After a successful premiere on Kansas and Missouri public television stations, the latest Kansas State University's College of Education documentary, "Becoming Trauma Responsive," is headed nationwide thanks to a distribution partnership with KTWU, the Topeka public television station, and American Public Television.

In August, more than 250 public broadcast stations across the country will start airing the program. It will be available in all 50 states.

"Becoming Trauma Responsive" details the changes two schools in Kansas and a preschool in Missouri implemented to meet the social and emotional needs of their students and staff because of the COVID-19 pandemic. Topics explored in the film include teaching self-regulation, identifying the stress response system, creating an environment that helps students overcome stress, developing a tolerance for change and establishing self-care routines for educators and caregivers. These techniques were substantiated by trauma experts who have spent decades working in counseling, therapy and neuroscience.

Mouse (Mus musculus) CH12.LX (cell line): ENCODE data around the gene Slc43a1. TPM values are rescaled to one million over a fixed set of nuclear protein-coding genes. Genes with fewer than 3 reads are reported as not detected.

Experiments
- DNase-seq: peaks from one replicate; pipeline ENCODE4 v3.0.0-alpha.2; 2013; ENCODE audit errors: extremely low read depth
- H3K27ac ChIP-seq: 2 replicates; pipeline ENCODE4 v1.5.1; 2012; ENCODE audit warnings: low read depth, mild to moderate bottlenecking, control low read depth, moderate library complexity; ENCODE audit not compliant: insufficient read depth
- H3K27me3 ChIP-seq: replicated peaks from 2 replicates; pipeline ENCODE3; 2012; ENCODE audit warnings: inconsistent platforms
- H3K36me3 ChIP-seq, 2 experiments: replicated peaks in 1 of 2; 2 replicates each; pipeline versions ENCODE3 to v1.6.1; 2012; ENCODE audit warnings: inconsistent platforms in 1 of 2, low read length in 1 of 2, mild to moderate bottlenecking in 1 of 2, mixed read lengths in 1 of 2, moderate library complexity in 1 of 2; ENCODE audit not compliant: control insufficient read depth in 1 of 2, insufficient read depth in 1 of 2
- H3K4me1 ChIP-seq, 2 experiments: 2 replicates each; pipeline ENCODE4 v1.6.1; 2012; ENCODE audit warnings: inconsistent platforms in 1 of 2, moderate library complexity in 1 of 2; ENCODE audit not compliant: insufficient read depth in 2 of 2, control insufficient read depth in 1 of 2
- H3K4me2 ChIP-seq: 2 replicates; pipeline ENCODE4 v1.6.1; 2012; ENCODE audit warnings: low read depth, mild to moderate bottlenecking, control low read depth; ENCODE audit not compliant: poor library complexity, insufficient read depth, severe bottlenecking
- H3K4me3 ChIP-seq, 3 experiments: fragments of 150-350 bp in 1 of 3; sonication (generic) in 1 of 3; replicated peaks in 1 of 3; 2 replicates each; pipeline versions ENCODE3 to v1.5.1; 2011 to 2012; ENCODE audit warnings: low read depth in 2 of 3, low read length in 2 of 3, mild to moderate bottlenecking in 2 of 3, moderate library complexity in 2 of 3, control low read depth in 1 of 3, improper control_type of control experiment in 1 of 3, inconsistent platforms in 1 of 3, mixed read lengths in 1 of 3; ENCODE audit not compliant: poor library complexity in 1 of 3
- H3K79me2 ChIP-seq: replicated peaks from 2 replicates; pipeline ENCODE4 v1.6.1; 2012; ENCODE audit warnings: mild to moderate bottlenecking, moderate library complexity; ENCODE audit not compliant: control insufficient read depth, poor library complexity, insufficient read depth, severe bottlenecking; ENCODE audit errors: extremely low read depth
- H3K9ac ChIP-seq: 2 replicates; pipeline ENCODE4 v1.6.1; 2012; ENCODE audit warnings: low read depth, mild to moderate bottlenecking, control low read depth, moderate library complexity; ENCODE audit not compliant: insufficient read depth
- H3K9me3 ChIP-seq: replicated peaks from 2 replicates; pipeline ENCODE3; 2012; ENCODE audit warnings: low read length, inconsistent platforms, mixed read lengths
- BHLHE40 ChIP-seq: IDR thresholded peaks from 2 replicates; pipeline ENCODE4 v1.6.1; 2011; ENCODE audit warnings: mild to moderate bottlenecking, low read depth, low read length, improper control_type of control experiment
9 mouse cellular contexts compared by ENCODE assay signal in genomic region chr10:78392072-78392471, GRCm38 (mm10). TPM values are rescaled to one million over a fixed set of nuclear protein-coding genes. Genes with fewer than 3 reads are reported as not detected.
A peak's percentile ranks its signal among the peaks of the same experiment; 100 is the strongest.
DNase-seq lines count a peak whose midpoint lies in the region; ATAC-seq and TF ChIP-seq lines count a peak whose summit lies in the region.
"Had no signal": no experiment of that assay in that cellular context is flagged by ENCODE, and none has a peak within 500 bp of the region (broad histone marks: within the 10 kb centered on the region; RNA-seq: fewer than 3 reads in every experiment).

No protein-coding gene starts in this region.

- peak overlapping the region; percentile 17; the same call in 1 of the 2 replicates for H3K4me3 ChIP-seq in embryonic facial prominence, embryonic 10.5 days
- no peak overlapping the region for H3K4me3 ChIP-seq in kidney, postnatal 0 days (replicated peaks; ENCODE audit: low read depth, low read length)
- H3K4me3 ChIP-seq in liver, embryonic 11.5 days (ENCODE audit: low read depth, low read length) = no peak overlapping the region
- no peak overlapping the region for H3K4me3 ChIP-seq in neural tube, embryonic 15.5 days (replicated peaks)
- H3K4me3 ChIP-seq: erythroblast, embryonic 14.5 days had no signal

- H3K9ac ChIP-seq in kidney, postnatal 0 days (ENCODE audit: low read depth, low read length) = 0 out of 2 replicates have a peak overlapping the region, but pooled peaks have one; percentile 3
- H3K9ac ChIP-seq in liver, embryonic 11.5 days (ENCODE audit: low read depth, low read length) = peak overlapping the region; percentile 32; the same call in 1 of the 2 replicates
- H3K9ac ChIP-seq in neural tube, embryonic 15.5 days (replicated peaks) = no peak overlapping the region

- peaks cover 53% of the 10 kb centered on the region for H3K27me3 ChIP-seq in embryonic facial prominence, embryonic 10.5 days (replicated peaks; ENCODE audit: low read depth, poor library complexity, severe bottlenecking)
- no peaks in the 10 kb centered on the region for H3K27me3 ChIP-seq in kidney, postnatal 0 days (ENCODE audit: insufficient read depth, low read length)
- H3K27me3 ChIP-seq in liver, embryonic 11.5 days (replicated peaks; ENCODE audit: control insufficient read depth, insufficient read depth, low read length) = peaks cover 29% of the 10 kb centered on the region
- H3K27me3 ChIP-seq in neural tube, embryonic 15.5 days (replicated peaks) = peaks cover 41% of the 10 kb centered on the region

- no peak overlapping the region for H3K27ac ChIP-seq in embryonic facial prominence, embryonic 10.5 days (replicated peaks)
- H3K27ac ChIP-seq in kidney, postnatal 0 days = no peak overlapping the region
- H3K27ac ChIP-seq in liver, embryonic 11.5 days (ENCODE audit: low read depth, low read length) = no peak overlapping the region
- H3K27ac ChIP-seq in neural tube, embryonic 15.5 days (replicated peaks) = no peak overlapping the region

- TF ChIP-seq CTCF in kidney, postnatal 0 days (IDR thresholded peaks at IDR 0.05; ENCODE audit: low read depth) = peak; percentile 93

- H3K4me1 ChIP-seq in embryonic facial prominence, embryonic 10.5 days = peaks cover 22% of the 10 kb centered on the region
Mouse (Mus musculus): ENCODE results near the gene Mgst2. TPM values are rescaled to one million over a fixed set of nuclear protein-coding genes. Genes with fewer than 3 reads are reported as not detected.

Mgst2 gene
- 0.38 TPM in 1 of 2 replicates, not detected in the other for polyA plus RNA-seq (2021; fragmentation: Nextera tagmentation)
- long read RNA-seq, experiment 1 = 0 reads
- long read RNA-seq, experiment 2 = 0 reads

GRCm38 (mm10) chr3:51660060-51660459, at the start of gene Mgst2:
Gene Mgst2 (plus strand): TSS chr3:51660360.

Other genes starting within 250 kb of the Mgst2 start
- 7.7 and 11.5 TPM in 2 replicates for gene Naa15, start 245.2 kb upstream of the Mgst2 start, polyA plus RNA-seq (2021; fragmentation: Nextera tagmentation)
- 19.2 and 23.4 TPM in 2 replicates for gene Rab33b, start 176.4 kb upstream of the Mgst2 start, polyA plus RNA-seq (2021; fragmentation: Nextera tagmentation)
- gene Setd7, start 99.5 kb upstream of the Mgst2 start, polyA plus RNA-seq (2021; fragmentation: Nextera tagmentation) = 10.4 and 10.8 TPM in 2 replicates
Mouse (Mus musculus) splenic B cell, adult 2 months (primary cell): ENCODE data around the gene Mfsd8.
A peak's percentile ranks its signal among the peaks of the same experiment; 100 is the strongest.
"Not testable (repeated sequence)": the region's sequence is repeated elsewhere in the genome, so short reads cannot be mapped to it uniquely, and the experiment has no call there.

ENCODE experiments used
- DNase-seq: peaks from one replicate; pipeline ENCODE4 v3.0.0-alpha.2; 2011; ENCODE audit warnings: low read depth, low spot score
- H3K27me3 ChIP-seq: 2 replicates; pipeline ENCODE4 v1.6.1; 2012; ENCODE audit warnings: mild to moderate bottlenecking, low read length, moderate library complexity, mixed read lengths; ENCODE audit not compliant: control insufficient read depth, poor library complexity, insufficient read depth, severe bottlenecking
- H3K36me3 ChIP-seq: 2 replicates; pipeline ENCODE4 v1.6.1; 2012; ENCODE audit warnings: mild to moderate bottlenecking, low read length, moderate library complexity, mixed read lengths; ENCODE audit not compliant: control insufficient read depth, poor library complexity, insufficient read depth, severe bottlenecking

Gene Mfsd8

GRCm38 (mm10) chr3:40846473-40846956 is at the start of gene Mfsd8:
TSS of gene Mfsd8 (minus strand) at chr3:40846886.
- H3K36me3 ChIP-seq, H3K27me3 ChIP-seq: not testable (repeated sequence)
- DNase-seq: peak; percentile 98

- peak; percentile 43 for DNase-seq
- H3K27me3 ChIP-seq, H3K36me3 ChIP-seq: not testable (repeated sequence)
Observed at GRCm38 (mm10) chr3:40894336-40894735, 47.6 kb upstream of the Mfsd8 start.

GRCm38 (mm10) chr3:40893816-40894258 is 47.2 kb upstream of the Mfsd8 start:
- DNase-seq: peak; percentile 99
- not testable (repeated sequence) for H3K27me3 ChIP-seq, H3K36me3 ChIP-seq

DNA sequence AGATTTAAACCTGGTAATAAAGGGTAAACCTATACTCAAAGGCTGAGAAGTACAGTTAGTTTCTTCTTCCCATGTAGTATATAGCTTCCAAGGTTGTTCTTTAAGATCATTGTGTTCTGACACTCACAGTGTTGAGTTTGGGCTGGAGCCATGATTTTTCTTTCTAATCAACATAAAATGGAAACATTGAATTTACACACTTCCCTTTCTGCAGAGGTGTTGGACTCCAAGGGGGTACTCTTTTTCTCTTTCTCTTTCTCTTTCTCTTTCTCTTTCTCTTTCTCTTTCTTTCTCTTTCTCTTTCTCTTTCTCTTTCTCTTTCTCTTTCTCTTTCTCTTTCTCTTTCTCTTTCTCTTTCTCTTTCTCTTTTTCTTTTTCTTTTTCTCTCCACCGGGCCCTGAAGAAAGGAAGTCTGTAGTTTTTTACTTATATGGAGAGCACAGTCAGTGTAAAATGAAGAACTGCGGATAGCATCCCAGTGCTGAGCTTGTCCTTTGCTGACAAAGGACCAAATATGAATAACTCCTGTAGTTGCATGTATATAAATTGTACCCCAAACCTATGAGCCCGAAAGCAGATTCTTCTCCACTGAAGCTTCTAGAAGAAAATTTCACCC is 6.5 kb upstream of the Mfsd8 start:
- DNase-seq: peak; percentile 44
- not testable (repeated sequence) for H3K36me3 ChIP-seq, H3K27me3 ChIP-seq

"For years, educators have sought out resources to become more trauma-equipped, but the pandemic has truly awakened the need for immediate support," said Debbie Mercer, dean of the College of Education. "Our sincerest hope is that this documentary — and the voices of professionals, some of whom are survivors of trauma themselves — provides direction for educators and caregivers, as well as inspires others to become teachers and school counselors."

Additional partners in the film are The Children's Place in Kansas City, Missouri; Foster Adopt Connect, serving foster families in Kansas and Missouri; Topeka Public Schools; and faculty at K-State, University of Missouri at Kansas City and Wichita State University.

"Investing in mental health is an investment in healthy communities,” said Tiffany Anderson, superintendent of the Topeka Public Schools. "We recognize that to truly support our mission, placing a priority on trauma-informed practices was critical. Our focus on social-emotional health has improved the lives of countless families across Topeka."

Visit becomingtraumaresponsive.com for more information about the film,as well as free resources for educators, caregivers and parents.


K-State Faculty Highlights

Chris Culbertson named interim dean for College of Arts and Sciences